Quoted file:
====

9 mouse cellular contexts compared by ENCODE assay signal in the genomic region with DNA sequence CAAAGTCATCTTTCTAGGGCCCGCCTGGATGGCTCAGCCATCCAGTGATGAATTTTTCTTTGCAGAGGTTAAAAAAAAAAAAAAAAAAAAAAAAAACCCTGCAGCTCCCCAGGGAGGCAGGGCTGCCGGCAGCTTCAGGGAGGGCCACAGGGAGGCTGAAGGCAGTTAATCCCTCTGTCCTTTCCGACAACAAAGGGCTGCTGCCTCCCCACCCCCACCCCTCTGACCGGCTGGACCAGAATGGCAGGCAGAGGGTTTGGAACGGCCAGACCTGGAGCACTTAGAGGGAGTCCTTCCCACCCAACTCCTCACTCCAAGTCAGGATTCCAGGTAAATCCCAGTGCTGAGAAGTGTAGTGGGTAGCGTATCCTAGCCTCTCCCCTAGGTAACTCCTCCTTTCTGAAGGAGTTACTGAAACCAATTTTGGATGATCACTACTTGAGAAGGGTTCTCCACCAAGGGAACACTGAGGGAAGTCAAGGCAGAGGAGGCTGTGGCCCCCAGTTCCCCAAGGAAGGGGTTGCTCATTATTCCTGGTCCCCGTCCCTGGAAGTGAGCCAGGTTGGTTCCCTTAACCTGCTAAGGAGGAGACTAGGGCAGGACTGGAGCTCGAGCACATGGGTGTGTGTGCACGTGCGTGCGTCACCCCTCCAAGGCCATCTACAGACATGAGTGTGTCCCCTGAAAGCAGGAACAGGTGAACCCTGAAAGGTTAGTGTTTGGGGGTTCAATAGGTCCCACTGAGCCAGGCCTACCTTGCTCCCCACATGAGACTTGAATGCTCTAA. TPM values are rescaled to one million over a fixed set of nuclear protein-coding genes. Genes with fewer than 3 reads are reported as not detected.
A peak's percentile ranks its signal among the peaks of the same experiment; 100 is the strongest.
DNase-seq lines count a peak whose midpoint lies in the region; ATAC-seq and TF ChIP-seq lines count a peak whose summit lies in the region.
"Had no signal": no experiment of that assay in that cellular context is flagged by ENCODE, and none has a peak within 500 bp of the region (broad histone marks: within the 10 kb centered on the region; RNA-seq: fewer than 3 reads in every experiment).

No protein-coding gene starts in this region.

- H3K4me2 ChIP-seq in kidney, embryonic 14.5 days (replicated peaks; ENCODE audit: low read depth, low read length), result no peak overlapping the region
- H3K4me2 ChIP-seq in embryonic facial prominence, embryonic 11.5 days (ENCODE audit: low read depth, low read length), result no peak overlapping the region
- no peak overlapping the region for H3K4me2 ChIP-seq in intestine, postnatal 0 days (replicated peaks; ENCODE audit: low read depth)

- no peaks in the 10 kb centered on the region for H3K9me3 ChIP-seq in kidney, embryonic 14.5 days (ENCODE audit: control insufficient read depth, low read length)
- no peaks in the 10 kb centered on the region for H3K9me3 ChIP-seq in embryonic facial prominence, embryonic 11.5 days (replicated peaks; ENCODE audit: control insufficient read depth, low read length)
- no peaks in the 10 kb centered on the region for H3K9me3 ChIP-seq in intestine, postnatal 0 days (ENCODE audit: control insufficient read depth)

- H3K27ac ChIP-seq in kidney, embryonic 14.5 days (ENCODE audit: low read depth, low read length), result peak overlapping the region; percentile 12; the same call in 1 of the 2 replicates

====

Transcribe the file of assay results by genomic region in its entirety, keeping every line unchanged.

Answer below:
9 mouse cellular contexts compared by ENCODE assay signal in the genomic region with DNA sequence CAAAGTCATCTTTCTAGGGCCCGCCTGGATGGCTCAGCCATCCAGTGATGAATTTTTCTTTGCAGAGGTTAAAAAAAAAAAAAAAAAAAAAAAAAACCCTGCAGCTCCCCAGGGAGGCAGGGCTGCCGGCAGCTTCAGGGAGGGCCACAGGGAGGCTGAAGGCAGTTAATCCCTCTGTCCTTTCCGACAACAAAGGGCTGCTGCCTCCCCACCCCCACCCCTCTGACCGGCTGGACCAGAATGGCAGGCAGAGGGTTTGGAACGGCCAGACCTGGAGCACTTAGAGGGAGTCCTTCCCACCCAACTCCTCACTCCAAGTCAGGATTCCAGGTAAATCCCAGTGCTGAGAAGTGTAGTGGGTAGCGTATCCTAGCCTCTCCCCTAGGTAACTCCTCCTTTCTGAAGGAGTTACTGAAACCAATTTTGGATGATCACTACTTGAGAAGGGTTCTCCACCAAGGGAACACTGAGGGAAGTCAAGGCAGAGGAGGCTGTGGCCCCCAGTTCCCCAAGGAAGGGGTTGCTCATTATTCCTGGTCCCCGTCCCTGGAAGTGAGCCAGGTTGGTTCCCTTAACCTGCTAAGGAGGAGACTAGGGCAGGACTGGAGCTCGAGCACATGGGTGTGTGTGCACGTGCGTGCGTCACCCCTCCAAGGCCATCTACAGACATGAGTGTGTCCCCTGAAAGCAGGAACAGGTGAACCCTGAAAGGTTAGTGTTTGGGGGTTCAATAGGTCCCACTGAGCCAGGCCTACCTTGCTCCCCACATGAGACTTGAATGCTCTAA. TPM values are rescaled to one million over a fixed set of nuclear protein-coding genes. Genes with fewer than 3 reads are reported as not detected.
A peak's percentile ranks its signal among the peaks of the same experiment; 100 is the strongest.
DNase-seq lines count a peak whose midpoint lies in the region; ATAC-seq and TF ChIP-seq lines count a peak whose summit lies in the region.
"Had no signal": no experiment of that assay in that cellular context is flagged by ENCODE, and none has a peak within 500 bp of the region (broad histone marks: within the 10 kb centered on the region; RNA-seq: fewer than 3 reads in every experiment).

No protein-coding gene starts in this region.

- H3K4me2 ChIP-seq in kidney, embryonic 14.5 days (replicated peaks; ENCODE audit: low read depth, low read length), result no peak overlapping the region
- H3K4me2 ChIP-seq in embryonic facial prominence, embryonic 11.5 days (ENCODE audit: low read depth, low read length), result no peak overlapping the region
- no peak overlapping the region for H3K4me2 ChIP-seq in intestine, postnatal 0 days (replicated peaks; ENCODE audit: low read depth)

- no peaks in the 10 kb centered on the region for H3K9me3 ChIP-seq in kidney, embryonic 14.5 days (ENCODE audit: control insufficient read depth, low read length)
- no peaks in the 10 kb centered on the region for H3K9me3 ChIP-seq in embryonic facial prominence, embryonic 11.5 days (replicated peaks; ENCODE audit: control insufficient read depth, low read length)
- no peaks in the 10 kb centered on the region for H3K9me3 ChIP-seq in intestine, postnatal 0 days (ENCODE audit: control insufficient read depth)

- H3K27ac ChIP-seq in kidney, embryonic 14.5 days (ENCODE audit: low read depth, low read length), result peak overlapping the region; percentile 12; the same call in 1 of the 2 replicates